After the turn-around I had already picked off all but three girls: Sam McGlone (2nd place Hawaii IM finisher), Michellie Jones (multiple world champion and Hawaii Ironman Champion) and Leanda Cave (world class triathlete/Ironman Champ). I had already passed a couple other big names including Linsey Corbin, who had only recently come down to the desert to train. (Linsey is another one of those tough Montana triathletes).
With the hills during the second half of the ride I was able to make headway and catch Michellie with a few miles remaining. She stuck to me like glue but I decided not to worry about it and just race my own race. When I got back into transition I was in 3rd place with Michellie at my heels – about 35 seconds from the lead after erasing a 1-minute deficit. My shoes were now waterlogged and the rain still hadn't let up.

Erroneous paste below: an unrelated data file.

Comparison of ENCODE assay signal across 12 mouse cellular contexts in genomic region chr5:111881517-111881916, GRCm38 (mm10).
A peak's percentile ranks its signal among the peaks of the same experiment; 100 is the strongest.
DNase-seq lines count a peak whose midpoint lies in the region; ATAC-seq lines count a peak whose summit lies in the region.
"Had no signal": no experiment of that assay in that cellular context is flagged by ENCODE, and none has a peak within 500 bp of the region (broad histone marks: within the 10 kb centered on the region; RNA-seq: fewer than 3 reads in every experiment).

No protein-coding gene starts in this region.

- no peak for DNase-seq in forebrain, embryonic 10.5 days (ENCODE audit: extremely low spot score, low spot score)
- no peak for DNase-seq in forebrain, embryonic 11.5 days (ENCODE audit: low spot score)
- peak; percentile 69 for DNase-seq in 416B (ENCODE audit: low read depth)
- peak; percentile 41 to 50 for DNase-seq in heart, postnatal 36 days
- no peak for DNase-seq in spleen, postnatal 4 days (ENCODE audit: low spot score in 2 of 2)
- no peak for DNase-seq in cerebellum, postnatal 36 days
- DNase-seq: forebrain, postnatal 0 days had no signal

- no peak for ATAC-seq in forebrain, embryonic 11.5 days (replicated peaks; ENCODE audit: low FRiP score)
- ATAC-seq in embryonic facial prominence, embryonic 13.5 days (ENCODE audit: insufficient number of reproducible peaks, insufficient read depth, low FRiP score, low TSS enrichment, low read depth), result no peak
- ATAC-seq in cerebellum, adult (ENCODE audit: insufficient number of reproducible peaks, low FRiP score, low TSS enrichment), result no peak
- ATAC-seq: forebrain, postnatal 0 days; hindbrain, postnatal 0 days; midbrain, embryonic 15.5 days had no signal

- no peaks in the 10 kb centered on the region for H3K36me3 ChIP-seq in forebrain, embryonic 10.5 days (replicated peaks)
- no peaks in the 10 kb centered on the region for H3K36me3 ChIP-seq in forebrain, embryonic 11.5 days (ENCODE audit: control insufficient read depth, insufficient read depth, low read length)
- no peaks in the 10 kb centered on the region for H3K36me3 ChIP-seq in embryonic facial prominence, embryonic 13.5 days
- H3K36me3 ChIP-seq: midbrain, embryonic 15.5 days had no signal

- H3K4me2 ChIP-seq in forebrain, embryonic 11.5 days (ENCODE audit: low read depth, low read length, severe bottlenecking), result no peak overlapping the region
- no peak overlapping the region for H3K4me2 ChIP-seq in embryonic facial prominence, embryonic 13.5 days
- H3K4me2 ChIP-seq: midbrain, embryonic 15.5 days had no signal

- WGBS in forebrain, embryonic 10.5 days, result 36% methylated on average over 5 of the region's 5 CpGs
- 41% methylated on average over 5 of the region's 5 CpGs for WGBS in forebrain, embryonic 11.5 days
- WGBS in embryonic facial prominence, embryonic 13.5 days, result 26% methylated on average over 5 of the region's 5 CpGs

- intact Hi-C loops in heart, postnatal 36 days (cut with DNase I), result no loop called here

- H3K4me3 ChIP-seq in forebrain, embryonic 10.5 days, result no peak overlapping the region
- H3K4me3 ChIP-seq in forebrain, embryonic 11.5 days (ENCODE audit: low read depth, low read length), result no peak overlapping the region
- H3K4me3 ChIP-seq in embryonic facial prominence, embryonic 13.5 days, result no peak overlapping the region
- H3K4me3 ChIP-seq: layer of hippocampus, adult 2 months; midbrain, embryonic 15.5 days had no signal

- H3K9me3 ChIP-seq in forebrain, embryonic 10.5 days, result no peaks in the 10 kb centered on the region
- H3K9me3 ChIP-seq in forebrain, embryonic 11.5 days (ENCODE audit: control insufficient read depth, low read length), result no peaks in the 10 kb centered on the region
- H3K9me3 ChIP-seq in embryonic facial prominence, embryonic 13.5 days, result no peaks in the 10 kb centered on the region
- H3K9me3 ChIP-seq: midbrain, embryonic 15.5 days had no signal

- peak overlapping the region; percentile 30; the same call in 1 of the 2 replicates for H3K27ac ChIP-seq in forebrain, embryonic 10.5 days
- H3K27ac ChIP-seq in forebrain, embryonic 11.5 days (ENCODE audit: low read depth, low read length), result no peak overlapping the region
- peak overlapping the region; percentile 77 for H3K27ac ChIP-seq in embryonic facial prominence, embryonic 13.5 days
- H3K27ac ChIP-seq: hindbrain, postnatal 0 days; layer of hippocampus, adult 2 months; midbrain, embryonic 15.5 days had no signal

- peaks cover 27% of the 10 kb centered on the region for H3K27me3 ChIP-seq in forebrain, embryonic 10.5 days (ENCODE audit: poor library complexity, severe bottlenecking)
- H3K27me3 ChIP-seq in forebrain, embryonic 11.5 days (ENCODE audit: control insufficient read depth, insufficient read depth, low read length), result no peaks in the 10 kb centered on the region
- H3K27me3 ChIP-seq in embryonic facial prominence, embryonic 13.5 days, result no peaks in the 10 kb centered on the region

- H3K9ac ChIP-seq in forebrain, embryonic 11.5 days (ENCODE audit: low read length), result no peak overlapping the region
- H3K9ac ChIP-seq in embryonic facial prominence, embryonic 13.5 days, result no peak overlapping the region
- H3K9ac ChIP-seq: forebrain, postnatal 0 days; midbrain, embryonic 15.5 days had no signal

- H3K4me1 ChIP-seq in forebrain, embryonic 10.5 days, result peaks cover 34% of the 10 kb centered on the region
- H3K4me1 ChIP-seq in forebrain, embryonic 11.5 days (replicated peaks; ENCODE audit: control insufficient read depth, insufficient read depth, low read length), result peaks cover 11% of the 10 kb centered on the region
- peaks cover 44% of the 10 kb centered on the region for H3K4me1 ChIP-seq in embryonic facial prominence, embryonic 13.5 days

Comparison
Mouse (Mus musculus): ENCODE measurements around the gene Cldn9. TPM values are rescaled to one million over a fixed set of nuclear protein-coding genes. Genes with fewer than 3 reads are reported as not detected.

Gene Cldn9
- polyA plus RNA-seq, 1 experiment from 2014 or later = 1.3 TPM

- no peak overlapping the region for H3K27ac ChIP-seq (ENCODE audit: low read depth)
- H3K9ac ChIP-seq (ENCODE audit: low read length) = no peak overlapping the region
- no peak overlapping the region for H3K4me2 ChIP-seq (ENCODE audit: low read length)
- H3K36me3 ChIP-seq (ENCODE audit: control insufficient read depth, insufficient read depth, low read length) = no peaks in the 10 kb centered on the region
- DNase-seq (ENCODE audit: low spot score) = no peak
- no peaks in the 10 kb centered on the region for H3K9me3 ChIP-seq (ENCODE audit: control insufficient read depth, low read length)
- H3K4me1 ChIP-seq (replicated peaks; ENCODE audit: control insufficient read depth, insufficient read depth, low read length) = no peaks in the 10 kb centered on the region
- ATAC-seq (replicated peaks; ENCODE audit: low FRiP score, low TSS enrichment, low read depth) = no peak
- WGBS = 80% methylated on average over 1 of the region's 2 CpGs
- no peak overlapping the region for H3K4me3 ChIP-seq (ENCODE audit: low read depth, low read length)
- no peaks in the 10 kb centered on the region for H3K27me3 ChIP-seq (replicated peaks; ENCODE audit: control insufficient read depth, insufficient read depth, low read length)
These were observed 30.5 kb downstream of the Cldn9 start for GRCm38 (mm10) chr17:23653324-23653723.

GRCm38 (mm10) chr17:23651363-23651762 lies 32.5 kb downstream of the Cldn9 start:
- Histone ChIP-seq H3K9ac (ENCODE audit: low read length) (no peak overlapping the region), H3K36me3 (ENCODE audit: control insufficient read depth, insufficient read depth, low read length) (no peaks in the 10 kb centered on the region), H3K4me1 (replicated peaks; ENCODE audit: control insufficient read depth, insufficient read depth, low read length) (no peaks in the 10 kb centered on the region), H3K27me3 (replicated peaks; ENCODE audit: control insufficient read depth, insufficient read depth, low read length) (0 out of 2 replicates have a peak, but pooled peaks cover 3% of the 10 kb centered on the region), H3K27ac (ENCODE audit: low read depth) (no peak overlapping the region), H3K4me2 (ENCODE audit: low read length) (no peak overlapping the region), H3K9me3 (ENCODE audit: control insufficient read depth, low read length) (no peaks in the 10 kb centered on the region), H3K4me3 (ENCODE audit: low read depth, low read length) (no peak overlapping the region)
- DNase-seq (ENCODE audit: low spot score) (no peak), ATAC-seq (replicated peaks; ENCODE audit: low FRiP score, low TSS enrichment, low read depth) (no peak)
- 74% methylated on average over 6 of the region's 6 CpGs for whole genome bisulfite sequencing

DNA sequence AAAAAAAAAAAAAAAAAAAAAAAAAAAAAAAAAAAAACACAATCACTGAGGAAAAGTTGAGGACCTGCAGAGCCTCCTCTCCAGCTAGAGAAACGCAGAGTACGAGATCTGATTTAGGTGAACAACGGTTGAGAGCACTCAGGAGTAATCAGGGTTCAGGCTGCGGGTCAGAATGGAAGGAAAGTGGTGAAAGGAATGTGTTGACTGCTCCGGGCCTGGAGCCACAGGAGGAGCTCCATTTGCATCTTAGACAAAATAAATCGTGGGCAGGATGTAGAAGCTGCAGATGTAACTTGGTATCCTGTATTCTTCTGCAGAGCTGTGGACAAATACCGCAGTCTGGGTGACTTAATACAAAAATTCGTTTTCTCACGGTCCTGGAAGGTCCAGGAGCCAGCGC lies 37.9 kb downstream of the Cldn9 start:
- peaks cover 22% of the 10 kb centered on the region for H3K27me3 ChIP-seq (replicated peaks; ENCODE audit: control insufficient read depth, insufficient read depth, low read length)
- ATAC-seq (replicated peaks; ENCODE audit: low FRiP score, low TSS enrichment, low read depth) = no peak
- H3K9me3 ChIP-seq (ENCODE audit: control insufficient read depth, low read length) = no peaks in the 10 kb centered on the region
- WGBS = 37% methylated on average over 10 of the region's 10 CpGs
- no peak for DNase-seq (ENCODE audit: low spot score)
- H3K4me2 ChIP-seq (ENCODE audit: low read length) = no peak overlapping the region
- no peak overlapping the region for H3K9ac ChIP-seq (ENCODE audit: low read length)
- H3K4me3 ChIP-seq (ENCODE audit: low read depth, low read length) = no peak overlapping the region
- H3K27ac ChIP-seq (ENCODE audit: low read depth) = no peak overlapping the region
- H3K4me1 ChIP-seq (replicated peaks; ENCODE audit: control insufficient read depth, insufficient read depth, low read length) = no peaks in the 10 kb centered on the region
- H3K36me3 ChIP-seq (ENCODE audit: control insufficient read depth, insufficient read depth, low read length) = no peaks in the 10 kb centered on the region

I had my usual terrible transition but was able to draw nearer to Michellie and keep her in sight for all the 2.7 mile run. It was single track and there was nowhere to make a pass but I couldn't catch her anyhow. Just before mile 2 we headed up a hill so steep I almost scraped my nose running up it! I made some gains but quickly lost them on the rocky descent. Michellie's long legs covered some serious ground! The last mile or so was on bitumen and loose gravel. I was frothing at the mouth and gave it everything I had. I wanted 3rd place but finished 7 seconds back of a podium spot – until I later learned that Leanda had been penalized one minute for a violation of the helmet strap in transition. So, in the end I placed 3rd overall but in my heart I know I was a 4th place finisher (or "podium perimeter" as Chuckie would say in jest). I was pleased, but knew I still have work to do.
All told, the race gave me the opportunity to get back into racing mode and clear the pipes some; it felt great!
Of course as fate would have it the sun made a strong appearance immediately after the last finisher crossed the line. Weather aside, this is a race I would HIGHLY recommend. In fact, I'm already signed up for next year and know exactly where I'll be staying beforehand! Thanks Marisa and Saverio.